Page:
Over and over again I have bumped up against this difference in "cushion," and time and again I have been struck by how even well-educated people are oblivious to its consequences. For example, in recent years, as the recession has taken hold, people have sent me books they've written on how to make do with less, or how to live on a teacher's income, or how to recover from divorce. These books, most often written by middle-class whites, have had this recurrent message: Borrow from relatives until you get back on your feet. While the people of color I know have many, many strengths—including resiliency, pride, and often a spiritual foundation to take them through hard times—what they do not have are relatives from whom they can borrow significant amounts of money.
Going back to the question of how to manage work and life: There's been a new focus recently not just on the consequences of low pay but also on the issue of unpredictable work arrangements that deny employees consistent schedules. There is also the question of paid leave versus unpaid leave, and that is an issue particularly for Latinos, who are far less likely to have jobs with paid leave than are either white or black workers. According to the Bureau of Labor Statistics, only 43 percent of Hispanic workers, both women and men, work in jobs with any paid leave, compared with 60 percent of black and white workers.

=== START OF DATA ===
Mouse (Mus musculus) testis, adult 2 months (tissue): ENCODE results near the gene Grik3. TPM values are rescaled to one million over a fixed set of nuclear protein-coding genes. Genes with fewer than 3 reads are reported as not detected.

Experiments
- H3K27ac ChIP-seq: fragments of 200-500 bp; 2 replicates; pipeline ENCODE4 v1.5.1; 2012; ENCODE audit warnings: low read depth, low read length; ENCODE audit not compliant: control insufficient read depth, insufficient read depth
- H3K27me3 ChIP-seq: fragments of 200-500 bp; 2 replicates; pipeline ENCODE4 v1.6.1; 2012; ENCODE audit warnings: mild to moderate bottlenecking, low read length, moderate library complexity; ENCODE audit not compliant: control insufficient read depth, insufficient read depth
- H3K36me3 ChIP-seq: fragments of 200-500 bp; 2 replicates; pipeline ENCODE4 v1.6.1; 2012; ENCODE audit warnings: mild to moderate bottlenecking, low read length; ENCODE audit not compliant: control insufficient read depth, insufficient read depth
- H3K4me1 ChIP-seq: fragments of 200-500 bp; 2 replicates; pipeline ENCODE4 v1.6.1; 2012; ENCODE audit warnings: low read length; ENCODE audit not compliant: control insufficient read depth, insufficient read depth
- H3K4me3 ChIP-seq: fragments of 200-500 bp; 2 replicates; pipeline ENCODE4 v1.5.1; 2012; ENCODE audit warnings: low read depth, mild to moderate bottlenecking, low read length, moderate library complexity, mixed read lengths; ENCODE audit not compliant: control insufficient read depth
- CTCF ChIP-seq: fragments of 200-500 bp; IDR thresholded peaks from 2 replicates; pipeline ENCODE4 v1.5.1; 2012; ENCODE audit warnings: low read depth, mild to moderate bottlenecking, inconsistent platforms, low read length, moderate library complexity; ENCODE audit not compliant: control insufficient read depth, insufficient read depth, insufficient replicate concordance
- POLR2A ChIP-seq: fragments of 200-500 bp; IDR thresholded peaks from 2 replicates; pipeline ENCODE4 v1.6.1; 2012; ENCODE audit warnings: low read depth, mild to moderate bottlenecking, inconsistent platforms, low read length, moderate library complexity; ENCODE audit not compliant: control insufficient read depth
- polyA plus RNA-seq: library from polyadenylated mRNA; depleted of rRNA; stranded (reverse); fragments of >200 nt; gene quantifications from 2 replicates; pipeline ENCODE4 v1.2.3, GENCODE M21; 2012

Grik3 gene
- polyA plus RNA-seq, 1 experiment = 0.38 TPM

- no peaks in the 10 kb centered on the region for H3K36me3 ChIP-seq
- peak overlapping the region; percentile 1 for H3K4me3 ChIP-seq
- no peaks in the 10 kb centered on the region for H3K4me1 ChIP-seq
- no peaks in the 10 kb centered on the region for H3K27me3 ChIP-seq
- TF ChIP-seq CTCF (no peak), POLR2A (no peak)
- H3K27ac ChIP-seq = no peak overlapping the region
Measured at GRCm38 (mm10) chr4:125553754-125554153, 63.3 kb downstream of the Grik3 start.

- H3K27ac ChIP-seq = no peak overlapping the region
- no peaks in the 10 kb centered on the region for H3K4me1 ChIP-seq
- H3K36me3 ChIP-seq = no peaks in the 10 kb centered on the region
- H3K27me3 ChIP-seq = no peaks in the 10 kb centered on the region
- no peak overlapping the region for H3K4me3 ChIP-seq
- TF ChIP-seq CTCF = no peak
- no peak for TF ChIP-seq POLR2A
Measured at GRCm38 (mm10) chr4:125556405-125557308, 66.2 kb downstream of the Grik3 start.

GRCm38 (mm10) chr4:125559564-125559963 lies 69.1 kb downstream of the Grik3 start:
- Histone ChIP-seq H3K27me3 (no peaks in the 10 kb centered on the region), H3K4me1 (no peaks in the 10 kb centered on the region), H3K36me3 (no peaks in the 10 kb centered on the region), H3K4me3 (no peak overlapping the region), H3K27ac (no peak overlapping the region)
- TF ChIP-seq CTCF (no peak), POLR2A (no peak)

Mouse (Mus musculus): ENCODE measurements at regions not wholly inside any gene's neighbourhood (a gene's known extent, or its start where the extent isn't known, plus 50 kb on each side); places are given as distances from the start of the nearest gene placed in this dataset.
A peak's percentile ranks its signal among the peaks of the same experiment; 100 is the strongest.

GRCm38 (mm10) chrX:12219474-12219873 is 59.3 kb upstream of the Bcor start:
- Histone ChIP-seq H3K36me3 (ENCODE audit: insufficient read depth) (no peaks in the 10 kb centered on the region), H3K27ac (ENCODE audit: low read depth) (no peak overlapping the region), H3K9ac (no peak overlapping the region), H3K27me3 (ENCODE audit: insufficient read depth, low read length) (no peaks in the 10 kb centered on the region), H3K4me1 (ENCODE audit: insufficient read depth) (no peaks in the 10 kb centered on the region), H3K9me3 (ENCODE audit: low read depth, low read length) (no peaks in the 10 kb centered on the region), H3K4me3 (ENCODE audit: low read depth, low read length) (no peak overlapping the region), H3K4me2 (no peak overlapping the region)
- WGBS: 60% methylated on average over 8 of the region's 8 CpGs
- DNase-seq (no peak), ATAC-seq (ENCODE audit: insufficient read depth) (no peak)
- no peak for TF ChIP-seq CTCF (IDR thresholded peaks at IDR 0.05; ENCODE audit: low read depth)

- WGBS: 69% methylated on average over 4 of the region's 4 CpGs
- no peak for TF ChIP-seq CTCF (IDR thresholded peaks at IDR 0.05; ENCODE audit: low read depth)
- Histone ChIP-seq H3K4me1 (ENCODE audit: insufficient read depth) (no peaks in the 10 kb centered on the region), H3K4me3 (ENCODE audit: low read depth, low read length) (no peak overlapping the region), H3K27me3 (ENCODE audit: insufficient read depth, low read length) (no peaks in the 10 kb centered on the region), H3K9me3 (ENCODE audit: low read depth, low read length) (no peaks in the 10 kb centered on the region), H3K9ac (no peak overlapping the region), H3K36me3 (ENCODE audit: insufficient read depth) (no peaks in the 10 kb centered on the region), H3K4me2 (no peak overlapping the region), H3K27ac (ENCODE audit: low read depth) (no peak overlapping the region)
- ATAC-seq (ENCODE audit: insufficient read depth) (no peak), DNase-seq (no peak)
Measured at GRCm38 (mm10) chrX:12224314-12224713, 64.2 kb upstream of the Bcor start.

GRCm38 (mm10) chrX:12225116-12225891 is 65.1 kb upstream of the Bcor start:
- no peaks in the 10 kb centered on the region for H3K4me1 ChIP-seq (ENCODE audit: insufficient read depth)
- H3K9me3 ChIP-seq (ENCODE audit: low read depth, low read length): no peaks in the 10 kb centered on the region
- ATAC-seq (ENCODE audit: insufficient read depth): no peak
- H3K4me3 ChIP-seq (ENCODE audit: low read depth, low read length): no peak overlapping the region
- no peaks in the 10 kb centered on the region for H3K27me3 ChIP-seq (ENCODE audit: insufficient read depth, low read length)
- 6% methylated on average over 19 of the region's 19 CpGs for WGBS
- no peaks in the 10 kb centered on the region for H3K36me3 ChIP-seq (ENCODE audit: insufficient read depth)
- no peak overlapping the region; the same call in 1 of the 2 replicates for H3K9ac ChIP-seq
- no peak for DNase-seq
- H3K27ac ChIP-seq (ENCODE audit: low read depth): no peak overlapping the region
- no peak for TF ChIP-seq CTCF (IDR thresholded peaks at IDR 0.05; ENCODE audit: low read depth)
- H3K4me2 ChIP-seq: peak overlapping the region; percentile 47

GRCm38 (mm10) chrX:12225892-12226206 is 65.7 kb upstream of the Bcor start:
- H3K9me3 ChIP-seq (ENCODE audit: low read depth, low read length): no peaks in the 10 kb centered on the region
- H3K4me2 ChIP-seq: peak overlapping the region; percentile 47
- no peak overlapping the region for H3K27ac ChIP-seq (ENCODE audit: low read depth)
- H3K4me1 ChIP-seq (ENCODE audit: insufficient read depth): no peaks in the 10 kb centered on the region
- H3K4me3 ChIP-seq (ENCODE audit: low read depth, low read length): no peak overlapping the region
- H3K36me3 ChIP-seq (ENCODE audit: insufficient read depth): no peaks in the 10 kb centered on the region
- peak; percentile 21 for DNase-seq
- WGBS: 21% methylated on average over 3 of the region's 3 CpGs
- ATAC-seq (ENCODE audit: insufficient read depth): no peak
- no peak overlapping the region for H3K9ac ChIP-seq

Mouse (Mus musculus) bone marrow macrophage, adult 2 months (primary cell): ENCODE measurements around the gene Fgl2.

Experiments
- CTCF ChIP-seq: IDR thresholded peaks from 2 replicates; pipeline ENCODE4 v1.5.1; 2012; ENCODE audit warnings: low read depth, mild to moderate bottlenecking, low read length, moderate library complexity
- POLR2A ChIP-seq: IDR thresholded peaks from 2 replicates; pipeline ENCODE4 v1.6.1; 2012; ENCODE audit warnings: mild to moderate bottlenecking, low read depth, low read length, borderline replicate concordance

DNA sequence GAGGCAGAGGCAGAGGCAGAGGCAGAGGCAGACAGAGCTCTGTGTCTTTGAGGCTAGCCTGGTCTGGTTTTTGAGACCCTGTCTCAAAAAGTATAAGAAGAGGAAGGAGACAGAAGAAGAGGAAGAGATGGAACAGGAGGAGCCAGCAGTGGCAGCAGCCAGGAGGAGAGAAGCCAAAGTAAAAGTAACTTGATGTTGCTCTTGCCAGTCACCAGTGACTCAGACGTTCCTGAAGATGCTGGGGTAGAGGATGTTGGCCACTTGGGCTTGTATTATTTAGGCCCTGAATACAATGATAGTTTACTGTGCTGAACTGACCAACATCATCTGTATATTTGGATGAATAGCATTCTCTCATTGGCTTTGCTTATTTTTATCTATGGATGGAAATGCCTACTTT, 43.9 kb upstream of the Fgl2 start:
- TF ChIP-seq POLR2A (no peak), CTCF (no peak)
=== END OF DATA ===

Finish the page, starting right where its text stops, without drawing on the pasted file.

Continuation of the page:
Some have argued that part-time work is the answer, but the difficulty of arranging child care around these kinds of schedules has been little discussed until very recently, after a spate of distressing news stories about child neglect. Is it any wonder, given all the challenges women of color face, that so many of these disturbing stories involve minority women, and for the most part single mothers? Women such as Shanesha Taylor of Arizona, who was arrested for leaving her children in the car so she could go on a job interview; or Adrianne Tijuana Johnson of Florida, who had her children stay in a storage unit while she searched for affordable housing; or Debra Lynn Harrell of South Carolina, who was arrested for allowing her daughter to play at a nearby park while she worked her shift at McDonald's. In this last case, a bystander called police, and the mother was charged with "abandoning" the child.
My anxiety about managing work and family has been continually exacerbated by the feeling that I couldn't talk about it, a feeling that was reinforced whenever I did try to talk about it.